all the bright places

all the bright places

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What is up with YA books and how sad they are?? This is not a new thing of course.  I remember girls loving Lurlene McDaniel books when I was in middle school and high school.  Anyone remember the book Don’t Die My Love?  Back then the books were a little more obvious when pulling on our heartstrings.  Maybe it has something to do with teens wanting to feel all the emotions, deeply, but these kind of books have always been very popular

All the bright places by Jennifer Niven was requested by a 7th grade student and then recommend strongly to me by an 8th grade student (“I read this in a day, Ms. Serrano!!”).  Well it took me longer to read than a day, but it was fast, funny and heartbreaking.

The book starts with Finch, an outsider with a bad reputation standing on the top of his school’s bell tower considering jumping but then changes his mind, thinking of the mess he’d leave behind.  He turns to see Violet, a girl in his grade who just lost her sister in a car accident on the ledge and talks her down.  This starts an unlikely partnership (looking for off the beaten path curiosities in Indiana) that becomes a life changing love.  And then, you know, tears.  Lots of tears.  It touches (maybe too lightly?) on mental illness (bipolar disorder), grief and loss and first love.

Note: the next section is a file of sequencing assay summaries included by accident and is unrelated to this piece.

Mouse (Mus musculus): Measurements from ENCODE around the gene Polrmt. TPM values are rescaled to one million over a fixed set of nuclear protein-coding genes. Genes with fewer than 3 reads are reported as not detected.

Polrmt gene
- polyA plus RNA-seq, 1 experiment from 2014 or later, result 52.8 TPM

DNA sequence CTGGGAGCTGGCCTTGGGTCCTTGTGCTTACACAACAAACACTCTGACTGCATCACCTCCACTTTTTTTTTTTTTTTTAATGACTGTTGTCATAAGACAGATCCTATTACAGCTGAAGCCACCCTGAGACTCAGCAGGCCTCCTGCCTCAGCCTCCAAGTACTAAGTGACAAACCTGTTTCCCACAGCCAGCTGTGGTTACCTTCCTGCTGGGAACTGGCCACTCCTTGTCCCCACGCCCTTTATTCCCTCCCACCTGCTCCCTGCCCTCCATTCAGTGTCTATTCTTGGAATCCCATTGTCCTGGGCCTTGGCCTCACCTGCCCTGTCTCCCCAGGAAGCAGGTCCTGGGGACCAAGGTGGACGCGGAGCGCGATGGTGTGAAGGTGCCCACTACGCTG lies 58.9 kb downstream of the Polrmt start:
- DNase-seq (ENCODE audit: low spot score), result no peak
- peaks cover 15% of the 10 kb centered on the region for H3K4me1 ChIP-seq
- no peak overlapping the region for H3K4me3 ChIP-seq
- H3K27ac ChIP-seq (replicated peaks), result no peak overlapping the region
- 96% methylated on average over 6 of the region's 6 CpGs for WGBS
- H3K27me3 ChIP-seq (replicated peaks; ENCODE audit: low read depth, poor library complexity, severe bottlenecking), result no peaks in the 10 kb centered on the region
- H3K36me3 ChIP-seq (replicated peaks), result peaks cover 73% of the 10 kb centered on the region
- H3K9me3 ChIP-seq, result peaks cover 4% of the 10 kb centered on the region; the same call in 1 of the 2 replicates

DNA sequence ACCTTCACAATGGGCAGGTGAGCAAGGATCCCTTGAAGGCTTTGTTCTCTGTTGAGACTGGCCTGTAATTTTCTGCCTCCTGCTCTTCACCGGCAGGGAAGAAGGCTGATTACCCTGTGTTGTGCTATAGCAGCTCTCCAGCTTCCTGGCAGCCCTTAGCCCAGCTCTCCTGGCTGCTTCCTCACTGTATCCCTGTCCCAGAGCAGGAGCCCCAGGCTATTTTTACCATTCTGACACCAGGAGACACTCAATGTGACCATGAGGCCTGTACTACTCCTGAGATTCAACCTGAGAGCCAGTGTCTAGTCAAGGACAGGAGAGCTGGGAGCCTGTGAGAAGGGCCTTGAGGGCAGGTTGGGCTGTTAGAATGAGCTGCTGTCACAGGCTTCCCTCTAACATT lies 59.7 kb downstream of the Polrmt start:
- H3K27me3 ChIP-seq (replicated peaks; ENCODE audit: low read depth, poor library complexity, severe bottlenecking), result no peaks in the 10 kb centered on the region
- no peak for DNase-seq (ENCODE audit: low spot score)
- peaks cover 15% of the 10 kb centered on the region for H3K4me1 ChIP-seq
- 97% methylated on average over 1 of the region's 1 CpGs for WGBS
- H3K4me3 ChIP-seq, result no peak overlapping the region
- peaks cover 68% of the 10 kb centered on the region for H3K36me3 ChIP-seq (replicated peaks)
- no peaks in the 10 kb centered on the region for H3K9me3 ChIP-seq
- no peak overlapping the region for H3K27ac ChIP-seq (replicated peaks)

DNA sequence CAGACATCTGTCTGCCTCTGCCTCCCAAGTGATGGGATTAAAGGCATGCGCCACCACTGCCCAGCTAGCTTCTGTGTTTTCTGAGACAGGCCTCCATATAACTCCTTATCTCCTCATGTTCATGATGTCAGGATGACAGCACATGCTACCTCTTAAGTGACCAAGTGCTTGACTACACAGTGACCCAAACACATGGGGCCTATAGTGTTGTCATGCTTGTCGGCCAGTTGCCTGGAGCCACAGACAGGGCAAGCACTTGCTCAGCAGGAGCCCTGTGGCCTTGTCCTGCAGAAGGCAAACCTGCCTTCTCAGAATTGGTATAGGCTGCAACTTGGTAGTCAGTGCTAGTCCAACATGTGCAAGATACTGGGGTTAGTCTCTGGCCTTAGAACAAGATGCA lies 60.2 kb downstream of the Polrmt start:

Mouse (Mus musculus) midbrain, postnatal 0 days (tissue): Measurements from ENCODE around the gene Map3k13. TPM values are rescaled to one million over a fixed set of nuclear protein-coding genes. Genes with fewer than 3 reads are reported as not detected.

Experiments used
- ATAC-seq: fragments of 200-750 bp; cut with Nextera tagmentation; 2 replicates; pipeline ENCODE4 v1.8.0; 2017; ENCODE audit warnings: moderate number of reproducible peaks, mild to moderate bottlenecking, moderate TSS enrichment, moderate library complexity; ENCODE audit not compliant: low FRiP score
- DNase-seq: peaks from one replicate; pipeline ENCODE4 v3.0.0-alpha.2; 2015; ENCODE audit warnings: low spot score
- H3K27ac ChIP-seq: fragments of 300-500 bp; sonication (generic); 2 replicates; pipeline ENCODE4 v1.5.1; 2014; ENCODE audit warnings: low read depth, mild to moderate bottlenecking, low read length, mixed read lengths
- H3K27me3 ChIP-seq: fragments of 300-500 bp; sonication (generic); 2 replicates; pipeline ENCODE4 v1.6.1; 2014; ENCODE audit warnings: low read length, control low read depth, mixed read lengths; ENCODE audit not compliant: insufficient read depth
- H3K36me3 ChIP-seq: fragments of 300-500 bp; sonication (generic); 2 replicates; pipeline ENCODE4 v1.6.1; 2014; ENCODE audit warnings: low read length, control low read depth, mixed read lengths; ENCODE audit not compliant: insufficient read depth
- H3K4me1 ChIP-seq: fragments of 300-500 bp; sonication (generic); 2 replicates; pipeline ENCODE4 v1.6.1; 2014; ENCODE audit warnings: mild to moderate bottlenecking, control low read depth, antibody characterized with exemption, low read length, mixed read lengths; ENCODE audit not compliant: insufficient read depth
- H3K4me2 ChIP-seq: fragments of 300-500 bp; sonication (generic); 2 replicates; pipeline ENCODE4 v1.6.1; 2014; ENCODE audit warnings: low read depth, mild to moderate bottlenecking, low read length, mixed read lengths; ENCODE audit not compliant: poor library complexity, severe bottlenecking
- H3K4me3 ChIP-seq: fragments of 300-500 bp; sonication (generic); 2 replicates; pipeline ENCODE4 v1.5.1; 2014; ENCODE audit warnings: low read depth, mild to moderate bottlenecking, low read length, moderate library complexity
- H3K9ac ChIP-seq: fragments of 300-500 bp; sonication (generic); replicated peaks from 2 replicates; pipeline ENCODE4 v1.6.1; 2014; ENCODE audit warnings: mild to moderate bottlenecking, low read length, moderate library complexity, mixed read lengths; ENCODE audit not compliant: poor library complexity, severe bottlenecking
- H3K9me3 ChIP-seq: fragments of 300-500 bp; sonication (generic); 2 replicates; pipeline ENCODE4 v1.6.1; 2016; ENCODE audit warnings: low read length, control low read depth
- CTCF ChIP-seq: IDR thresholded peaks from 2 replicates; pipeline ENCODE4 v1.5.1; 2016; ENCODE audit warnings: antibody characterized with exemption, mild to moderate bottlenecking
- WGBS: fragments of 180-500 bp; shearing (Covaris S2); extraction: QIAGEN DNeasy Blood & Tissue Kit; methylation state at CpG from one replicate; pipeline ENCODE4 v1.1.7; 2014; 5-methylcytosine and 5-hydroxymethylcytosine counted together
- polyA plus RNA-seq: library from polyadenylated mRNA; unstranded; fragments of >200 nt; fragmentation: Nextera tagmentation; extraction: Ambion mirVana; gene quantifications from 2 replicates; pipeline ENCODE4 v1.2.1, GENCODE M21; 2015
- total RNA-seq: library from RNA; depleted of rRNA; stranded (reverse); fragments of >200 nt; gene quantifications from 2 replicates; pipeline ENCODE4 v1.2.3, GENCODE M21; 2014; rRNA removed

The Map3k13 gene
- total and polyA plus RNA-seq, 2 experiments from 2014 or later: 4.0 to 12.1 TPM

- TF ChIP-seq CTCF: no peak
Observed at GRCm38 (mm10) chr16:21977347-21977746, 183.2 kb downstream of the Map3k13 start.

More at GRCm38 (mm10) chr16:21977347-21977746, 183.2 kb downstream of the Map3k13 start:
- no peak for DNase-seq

There were a lot of things I liked about this book.  First, it took place in Indiana, my second home. There is even a Crawfordsville shout out (C’ville is where I went to high school):

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Finch and Violet and beautifully written and you care about both of them.  The relationships feel realistic.  Although I don’t know if teenagers talk on Facebook very much any more.  One downside that I’ve read in reviews is that there are no consequences for the bulling that Finch faces at school, mainly due to his mental illness.  And I don’t know how realistic that is.  And that it romanticizes mental illness and suicide.  I can see that but I can also see how this is a starting point for healing and understanding for teens.  So, maybe mixed review?

I love reading YA books, the only problem is that now that I am 33 I am way more likely to take the parents’ side.  I kept on yelling “Violet talk to your mother!!!!”

After this and Wolf Hollow I need to read something lighter!  Next on the docket is The Japanese Lover by Isabel Allende, so that is not likely!!

 

 

 

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